January 11th was the release date of "Marriage and Religious Freedom: Fundamental Goods that Stand or Fall Together," an open letter opposing same-sex marriage. The document has been signed by almost three dozen American religious leaders, mostly conservative Christians, including Salvation Army national commander William A. Roberts, National Association of Evangelicals president Rev. Leith Anderson , LDS presiding bishop H. David Burton, New York Archbishop Timothy M. Dolan, and Southern Baptist Ethics & Religious Liberty Commission president Dr. Richard Land.
The letter defines marriage as the union of one man and one women, declaring it to be a universal good and the foundation of all societies. Opposite-sex marriage, it claims, is "bound up" within the human nature of male and female. The letter argues that the "true definition" of marriage must be protected for the well-being of society. Alterations such as same-sex marriage allegedly threaten to interfere with the religious freedom of those who affirm opposite-sex marriage.
The greatest peril posed by same-sex marriage, it insists, is pressure on religious organizations and individuals to treat sexual conduct by same-sex partners as the "moral equivalent" of opposite-sex marital sex. The letter laments that changing the civil definition of marriage to include same-sex unions will compel religious people and organizations to acknowledge same-sex marriages in their occupations and ministries (i.e., schools, hospitals, counseling services). Failure to do so could result in the withdrawal of government funds and other benefits, it suggests. For instance, religious adoption services would be required to place children with same-sex couples, and religious employers would be required to give health benefits to same-sex spouses. The horror!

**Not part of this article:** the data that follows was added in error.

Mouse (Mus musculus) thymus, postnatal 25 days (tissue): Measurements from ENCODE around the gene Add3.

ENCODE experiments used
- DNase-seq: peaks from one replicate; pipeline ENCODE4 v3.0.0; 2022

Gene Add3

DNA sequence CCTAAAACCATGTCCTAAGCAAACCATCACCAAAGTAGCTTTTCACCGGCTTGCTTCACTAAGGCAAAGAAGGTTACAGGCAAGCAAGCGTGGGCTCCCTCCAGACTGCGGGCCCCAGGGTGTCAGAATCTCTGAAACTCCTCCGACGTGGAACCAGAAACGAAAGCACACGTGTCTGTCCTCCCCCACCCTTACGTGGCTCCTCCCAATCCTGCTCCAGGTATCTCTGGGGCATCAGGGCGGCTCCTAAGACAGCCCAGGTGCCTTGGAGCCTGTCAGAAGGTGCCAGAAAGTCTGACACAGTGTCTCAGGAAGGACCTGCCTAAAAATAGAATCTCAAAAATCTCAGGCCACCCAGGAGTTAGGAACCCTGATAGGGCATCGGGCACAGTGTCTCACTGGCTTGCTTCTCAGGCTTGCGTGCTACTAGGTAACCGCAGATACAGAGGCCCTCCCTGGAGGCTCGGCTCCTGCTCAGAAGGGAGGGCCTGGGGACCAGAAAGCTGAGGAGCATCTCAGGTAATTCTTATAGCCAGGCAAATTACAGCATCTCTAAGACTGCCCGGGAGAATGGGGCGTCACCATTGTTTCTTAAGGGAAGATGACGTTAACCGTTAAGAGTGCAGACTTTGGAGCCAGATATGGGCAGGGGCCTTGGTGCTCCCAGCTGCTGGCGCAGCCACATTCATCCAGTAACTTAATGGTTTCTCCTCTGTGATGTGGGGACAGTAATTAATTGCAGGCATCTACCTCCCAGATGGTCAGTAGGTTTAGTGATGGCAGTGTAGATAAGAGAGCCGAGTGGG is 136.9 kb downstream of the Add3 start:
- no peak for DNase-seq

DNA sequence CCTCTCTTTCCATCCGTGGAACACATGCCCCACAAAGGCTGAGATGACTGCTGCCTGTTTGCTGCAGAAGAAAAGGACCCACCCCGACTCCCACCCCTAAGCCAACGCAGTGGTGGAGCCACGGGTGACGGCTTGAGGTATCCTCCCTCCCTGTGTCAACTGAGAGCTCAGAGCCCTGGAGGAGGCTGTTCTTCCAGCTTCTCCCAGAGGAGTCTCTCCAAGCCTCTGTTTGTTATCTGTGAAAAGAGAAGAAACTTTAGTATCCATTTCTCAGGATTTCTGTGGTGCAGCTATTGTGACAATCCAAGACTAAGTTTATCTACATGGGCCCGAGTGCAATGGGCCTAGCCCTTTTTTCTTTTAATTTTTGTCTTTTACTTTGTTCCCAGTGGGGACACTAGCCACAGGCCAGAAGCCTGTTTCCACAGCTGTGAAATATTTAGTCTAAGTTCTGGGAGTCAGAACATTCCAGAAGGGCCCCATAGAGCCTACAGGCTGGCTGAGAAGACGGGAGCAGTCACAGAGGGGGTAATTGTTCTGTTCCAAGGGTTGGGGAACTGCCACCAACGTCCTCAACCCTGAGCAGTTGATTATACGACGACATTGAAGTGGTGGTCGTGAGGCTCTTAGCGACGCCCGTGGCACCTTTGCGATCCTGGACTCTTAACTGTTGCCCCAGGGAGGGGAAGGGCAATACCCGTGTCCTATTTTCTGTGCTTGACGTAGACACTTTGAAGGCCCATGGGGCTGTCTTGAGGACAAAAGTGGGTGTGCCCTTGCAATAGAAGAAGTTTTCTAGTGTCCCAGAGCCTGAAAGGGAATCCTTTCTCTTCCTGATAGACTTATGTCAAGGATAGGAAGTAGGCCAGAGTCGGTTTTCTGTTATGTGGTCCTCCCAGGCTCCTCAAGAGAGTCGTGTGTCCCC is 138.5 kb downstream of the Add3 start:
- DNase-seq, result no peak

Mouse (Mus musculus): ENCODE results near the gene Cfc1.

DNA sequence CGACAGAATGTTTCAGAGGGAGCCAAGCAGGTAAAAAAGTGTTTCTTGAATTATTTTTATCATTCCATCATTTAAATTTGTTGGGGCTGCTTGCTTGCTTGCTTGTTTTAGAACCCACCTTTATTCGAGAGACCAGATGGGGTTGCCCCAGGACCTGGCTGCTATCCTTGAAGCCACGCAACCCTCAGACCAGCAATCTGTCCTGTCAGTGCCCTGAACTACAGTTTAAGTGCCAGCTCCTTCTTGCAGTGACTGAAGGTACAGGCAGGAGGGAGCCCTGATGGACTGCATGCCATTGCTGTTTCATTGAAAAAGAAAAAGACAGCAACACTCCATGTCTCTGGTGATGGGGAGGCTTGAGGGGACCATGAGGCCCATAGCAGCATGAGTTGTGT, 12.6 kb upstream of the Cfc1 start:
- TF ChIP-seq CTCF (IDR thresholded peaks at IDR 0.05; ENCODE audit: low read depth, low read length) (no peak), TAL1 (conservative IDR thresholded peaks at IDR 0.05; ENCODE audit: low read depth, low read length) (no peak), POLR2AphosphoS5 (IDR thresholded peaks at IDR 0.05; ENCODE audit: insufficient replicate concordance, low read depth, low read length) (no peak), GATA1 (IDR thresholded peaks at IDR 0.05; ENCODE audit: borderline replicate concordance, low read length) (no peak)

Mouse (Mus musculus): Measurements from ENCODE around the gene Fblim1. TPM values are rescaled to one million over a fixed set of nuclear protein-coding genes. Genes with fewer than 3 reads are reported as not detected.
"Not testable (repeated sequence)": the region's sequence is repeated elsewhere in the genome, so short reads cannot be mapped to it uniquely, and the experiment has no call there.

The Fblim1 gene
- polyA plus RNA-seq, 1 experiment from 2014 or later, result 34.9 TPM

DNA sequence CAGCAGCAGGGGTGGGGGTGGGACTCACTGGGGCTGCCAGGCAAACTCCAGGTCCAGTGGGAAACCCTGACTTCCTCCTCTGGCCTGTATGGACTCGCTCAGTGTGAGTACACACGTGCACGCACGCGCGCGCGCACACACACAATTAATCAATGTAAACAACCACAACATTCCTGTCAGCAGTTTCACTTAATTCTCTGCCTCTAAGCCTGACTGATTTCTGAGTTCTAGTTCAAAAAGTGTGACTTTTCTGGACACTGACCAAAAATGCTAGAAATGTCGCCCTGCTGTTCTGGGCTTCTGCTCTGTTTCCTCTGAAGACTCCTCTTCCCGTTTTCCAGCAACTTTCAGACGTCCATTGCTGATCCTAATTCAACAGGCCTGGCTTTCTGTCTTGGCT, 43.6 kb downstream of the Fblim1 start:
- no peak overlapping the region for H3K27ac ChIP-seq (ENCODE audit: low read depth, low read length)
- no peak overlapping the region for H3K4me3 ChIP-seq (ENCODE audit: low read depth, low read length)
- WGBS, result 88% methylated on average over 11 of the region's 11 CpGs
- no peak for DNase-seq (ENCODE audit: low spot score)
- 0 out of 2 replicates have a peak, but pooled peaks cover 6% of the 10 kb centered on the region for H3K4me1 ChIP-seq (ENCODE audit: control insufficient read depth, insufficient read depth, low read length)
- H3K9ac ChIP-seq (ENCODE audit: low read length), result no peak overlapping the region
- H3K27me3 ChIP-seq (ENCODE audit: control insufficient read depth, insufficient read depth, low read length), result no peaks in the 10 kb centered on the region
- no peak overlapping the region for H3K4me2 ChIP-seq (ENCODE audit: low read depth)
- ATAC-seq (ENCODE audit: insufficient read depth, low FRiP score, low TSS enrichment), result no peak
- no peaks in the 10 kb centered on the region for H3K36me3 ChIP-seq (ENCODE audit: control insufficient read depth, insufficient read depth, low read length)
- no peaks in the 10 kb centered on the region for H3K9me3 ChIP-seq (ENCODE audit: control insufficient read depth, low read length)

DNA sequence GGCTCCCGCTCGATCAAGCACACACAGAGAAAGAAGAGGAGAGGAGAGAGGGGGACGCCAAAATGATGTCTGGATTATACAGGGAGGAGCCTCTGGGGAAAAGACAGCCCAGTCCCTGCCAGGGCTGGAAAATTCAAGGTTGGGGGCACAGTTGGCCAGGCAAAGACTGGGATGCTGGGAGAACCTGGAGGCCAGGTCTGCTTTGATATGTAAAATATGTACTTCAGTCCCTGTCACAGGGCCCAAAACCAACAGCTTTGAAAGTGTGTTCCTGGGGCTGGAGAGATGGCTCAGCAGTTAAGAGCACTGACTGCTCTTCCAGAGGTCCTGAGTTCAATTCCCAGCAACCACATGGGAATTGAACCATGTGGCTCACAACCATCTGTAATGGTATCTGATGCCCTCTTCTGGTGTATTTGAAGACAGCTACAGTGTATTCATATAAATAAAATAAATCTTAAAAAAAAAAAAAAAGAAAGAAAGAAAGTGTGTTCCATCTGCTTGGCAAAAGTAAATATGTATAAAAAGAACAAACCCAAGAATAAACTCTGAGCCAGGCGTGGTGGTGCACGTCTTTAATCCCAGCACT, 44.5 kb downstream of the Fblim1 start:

The letter concludes by urging "those entrusted with the public good" to support legislation that upholds opposite-sex marriage as the only valid form of marriage, and in doing so safeguard religious freedom.
Where do I begin? First, the letter's assertion that the meaning of marriage transcends society and religion is incorrect, as notions of marriage and family differ across cultures and eras. Along these lines, the document's assumption that one particular concept of marriage is a "universal good" is incorrect. To boot, the idea that opposite-sex marriage is inscribed upon human nature ignores people who are LGBT, asexual, or single by choice.
In keeping with common anti-LGBT rhetoric, "Marriage and Religious Freedom" frames equal rights for LGBT couples and religious freedom as mutually exclusive. Discrimination against same-sex married couples by religious institutions is framed as an exercise of religious freedom, not unfair treatment. However, as more Americans, including religious Americans, acknowledge the rights of LGBT people, will "Marriage and Religious Freedom" resonate with the populace?
To read "Marriage and Religious Freedom: Fundamental Goods that Stand or Fall Together," visit manhattandeclaration[dot]org/media/MarriageandReligiousFreedom.aspx. For additional news and commentary, visit the following links.
Washington Post: Religious leaders: Same-sex marriage threatens religious freedom
MyQuest: My Thoughts on Life's Journey: A Critique of MARRIAGE AND RELIGIOUS FREEDOM: Fundamental Goods that Stand or Fall Together, Parts I, II, and III
Lez Get Real: Religious Leaders Want to Fight Marriage Equality on Religious Liberty
Holy Bullies and Headless Monsters: Faith leaders deliberately mislead about marriage equality